All recipes are for 2 servings unless noted. Oil is canola oil and salt is kosher salt.


Tofu no chige / jjigae stew with tofu (quick version with kimchi)

Individually prepared jjigae in clay pots keeps you warm for a long, long time.


(For two, cooked separately in two small clay pots)

Small handful (1/2) soft tofu
Small handful mushrooms (five small shiitake and 1 large crimini mushroom in photo)
3 green onions
2 chigensai baby bok choy leaves (photo) or any small handful leafy green vegetables (optional)
1 clove garlic
1 knob ginger
Small handful (50-80 g) hakusai napa cabbage kimchi
1 tbsp miso
1/2 tbsp gochujang
1/2 niboshi dried sardines
15-20 natto fermented soybeans
2 eggs (raw or onsen tamago [half-cooked])
100 cc sake + 300 cc water
2 tsp sesame oil (not in photo)


Grate garlic and ginger. Thinly slice green onions. Slice or tear mushrooms into a smaller size. Divide chingensai into white and green sections; cut white sections lengthwise into three or four; cut green sections lengthwise into two and crosswise into two (roughly making each piece 4-5cm). Chop kimchi into 1-2cm pieces. Wrap niboshi in paper towel and crush with a knife handle or bottle opener.


Heat 1 tsp sesame oil in each clay pot, add garlic, ginger, niboshi, kimchi and natto, and saute on medium heat while stirring often for 4-5 minutes after ingredients start to sizzle.


Add a part (50-100 cc) of sake + water mixture to each pot and stir well, going over the bottom with spatula to remove any ingredients stuck to the bottom.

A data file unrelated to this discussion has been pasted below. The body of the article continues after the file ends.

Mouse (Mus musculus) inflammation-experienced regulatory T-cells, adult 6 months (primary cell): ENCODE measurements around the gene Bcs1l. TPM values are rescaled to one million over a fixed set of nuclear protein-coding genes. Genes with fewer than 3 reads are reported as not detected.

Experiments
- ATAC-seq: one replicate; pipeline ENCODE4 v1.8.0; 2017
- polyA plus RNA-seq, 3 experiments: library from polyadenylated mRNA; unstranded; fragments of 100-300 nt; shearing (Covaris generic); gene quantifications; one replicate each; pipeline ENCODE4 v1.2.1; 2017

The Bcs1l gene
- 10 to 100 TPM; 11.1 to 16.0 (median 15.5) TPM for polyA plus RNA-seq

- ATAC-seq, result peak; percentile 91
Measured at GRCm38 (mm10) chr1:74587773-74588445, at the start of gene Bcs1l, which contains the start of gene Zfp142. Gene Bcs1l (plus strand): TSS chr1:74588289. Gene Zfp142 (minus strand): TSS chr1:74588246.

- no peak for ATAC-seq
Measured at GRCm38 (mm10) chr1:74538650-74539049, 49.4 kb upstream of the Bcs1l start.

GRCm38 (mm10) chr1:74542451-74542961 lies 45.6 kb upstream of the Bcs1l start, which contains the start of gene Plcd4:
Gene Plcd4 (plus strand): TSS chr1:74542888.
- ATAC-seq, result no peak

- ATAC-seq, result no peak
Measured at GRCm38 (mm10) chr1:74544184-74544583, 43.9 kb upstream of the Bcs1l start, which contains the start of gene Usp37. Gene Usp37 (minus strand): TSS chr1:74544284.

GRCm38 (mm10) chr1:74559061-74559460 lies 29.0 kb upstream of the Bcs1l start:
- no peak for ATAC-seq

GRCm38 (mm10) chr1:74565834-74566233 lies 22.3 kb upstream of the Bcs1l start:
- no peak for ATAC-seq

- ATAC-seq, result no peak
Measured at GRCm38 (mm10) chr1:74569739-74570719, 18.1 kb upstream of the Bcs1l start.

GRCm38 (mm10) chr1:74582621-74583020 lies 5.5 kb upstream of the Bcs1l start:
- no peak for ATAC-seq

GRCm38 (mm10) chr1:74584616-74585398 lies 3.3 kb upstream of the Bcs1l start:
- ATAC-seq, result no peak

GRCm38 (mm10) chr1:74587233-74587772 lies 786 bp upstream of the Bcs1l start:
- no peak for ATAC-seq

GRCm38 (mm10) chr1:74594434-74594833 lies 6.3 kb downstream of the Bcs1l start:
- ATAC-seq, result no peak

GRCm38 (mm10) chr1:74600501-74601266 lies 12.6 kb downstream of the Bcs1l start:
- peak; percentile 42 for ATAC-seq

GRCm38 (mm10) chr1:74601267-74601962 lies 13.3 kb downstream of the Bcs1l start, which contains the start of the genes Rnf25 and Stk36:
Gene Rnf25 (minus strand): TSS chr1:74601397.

Add remaining sake + water mixture, and bring to boil.


In the meantime, take some liquid from the pot and loosen miso and gochujang.


When soup boils, add white sections of chingensai and mushrooms.

When mushrooms are cooked, add miso + gochujang mixture, tofu and green sections of chingensai, and cook for a few minutes.

Add one egg each and green onions, and cook for a few more minutes.

  • Adjust heat to keep the soup bubbling until the end. If liquid level goes down too fast, add water; otherwise, the soup will get very salty.
  • Iriko young dried sardines work equally well as niboshi. When iriko is used, crushing is unnecessary.
  • Think of sauteing kimchi for several minutes as extracting all the good flavors from this pickled cabbage. It seems time-consuming but is well worth the effort for the end results.
  • Natto gives additional depth to the soup and is especially good with plain-flavored ingredients (tofu, white-fleshed fish).

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